PITTSBURGH (KDKA) — A former Pittsburgh police sergeant is headed to court Wednesday for sentencing for a fight with fan outside Heinz Field two years ago.
After repeatedly viewing the surveillance tape of then-Sgt. Stephen Matakovich, the jury found him guilty of violating the subject’s civil rights by use of excessive force.
On Wednesday morning, in front of Judge Kathy Bissoon, the government will ask for one to two years in prison, and Elizabeth Pittinger, of the Pittsburgh Citizen Police Review Board, agrees.
“What he did at Heinz Field is unacceptable, is criminal, and as I’m sure as he would say, if the guy broke the law, he needs to go to jail. It appears he broke the law, he needs to go to jail,” said Pittinger.
Lisa Washington’s Report:
Matakovich’s defense attorneys have argued against imprisonment, saying he had led an “honorable and lawful life.”
But the pre-sentence report details a pattern of questionable arrests involving Matakovich over several years, and states that he “never used the lowest amount of force available.”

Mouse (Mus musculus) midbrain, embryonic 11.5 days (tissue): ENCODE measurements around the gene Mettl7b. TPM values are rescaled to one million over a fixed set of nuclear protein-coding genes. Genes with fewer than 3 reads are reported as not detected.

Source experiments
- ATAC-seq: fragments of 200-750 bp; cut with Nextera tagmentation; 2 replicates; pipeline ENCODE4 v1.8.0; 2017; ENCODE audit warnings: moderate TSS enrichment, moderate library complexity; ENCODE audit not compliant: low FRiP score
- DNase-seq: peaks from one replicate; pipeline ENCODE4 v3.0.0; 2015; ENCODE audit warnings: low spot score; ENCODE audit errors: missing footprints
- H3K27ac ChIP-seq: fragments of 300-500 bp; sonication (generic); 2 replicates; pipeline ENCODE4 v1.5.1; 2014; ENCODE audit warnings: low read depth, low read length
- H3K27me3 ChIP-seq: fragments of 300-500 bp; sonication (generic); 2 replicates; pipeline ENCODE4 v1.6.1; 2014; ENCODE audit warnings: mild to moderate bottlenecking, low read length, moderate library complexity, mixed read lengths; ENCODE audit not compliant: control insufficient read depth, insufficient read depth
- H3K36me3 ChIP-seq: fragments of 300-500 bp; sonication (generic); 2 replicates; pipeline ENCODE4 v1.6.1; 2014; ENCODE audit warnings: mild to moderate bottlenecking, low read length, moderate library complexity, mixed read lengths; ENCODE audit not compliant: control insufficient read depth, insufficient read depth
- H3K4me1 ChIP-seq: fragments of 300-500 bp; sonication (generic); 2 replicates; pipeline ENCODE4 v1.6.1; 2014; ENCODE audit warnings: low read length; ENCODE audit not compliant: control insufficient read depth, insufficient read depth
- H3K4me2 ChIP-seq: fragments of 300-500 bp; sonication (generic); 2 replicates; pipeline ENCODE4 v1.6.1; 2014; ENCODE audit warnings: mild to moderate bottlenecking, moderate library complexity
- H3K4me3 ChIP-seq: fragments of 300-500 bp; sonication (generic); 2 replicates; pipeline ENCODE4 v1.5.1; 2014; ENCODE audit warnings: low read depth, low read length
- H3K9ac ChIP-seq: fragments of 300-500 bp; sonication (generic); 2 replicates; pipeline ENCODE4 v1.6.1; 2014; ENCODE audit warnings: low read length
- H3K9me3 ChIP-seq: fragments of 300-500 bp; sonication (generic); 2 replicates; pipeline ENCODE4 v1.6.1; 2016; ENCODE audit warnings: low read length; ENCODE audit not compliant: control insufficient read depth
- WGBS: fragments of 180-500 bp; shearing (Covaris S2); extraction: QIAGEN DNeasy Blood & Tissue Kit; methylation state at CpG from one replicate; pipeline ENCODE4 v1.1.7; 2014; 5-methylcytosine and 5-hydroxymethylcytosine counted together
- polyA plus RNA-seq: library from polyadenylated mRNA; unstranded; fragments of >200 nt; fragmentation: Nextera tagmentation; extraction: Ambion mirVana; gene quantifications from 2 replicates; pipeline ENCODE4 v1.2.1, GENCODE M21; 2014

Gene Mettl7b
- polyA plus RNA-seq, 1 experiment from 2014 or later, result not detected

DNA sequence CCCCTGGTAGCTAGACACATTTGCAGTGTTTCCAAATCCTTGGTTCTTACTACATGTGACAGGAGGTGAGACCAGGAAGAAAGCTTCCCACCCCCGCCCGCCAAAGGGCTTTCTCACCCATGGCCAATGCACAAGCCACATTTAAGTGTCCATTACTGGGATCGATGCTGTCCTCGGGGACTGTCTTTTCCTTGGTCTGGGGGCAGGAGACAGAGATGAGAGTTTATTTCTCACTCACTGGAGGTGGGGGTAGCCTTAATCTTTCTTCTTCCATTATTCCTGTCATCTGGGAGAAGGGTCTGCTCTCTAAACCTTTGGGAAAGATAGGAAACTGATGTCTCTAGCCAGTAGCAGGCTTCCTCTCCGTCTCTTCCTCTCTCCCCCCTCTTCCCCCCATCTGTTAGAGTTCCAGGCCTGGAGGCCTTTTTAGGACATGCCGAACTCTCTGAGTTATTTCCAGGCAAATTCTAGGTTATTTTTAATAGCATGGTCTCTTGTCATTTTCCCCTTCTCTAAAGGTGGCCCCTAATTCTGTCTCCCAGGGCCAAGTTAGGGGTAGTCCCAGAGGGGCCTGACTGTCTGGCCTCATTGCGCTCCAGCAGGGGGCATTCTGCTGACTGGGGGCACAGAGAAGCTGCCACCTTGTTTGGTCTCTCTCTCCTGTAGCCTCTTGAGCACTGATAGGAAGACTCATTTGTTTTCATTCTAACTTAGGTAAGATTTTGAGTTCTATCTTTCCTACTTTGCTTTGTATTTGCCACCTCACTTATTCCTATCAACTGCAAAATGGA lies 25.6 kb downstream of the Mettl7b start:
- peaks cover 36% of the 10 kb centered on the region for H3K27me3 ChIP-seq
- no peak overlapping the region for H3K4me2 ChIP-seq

In 56 cases of arrests involving some resistance, 20 involved Matakovich using closed fist strikes to the head and face, and of those, 17 resulted in injuries to the subject such as a “broken nose, broken jaw, or being knocked unconscious.”
There were 34 complaints filed against him at the Office of Municipal Investigations. Eleven being complaints by citizens alleging use of excessive force. The substantiated claims involved allegations of excessive force, false arrest and failing to report the use of a Taser.
FOP Union President Robert Swartzwelder objected to this record being used against Matakovich, saying the officer should be judged by the incident alone and not be sent to prison.
He said in a statement: “This is a case where the individual was not injured. The individual did not testify, and where that individual originally pled guilty to the offense.”
Whether the judge decides on leniency or imprisonment for Matakovich, Pittinger believes the case marks the end of one era and the beginning of another where excessive force will not be tolerated.